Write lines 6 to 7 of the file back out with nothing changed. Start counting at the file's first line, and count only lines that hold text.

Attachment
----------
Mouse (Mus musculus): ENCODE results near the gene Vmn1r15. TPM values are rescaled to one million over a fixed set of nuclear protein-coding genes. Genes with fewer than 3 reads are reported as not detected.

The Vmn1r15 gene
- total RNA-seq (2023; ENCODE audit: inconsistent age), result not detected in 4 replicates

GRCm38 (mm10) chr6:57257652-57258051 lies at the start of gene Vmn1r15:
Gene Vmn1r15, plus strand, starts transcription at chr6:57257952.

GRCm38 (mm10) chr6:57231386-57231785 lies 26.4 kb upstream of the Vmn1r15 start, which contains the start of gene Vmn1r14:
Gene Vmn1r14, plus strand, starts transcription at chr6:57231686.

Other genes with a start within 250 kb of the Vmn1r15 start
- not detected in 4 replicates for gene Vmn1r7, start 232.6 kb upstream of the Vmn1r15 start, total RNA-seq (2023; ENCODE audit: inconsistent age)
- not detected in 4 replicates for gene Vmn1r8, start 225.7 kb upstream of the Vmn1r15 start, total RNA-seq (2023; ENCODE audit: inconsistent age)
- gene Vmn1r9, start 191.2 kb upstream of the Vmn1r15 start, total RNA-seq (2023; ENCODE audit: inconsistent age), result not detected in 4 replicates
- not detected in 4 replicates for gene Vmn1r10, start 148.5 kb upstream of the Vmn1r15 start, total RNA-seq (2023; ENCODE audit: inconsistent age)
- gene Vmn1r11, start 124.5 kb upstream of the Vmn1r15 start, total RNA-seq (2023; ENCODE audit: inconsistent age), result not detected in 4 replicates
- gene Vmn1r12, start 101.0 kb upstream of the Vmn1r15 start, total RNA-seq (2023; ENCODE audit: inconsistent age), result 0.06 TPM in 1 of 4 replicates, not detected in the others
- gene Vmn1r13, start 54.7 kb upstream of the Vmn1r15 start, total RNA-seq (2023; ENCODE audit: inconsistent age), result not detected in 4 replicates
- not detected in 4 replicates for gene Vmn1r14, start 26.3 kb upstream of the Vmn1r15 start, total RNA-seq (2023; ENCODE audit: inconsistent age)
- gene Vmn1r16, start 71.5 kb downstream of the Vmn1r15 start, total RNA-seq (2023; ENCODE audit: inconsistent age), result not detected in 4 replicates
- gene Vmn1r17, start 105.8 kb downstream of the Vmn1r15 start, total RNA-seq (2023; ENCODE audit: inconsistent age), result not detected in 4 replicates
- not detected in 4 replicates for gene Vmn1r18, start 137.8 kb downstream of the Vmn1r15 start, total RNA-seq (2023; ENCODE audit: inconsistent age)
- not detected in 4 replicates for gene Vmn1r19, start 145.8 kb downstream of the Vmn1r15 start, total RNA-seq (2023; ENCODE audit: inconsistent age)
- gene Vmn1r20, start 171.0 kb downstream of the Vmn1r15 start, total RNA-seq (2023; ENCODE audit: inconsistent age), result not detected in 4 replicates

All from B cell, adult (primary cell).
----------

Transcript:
GRCm38 (mm10) chr6:57231386-57231785 lies 26.4 kb upstream of the Vmn1r15 start, which contains the start of gene Vmn1r14:
Gene Vmn1r14, plus strand, starts transcription at chr6:57231686.